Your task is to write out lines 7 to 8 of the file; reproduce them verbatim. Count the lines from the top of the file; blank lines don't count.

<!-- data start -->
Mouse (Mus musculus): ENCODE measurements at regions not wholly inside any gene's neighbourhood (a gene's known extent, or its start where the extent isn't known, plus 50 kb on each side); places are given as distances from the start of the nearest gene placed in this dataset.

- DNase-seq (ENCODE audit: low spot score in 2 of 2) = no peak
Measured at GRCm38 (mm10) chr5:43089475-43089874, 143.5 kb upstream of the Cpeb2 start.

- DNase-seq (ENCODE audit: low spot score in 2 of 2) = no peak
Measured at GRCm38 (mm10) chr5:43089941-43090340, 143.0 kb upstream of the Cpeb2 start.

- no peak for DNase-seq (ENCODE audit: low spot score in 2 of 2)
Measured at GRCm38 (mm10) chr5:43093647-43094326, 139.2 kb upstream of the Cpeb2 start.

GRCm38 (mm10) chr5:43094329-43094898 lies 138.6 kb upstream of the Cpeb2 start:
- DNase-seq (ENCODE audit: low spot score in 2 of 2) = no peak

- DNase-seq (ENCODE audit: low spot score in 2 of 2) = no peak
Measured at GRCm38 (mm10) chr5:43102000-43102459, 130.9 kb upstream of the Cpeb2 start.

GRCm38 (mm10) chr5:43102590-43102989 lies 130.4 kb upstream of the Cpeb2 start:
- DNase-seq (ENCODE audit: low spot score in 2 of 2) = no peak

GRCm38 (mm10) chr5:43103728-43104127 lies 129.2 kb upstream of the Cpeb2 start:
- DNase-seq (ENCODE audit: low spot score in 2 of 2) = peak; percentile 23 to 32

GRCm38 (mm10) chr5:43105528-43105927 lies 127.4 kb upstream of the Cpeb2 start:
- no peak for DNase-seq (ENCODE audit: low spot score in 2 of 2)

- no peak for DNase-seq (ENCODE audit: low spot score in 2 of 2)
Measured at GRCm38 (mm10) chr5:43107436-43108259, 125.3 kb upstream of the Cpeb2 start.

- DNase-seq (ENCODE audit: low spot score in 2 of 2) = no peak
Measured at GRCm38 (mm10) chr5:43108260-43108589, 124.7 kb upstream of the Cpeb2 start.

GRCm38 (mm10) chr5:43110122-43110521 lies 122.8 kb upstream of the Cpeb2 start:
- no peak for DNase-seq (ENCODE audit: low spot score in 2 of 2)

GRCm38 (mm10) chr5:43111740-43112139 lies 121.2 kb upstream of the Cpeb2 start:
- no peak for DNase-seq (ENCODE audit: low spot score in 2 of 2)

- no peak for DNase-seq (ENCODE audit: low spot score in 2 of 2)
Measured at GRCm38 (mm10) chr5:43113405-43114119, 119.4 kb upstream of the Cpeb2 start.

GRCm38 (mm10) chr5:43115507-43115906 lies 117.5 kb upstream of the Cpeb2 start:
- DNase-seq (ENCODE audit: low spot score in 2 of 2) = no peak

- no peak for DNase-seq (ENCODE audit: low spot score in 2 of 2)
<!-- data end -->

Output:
Measured at GRCm38 (mm10) chr5:43093647-43094326, 139.2 kb upstream of the Cpeb2 start.

GRCm38 (mm10) chr5:43094329-43094898 lies 138.6 kb upstream of the Cpeb2 start: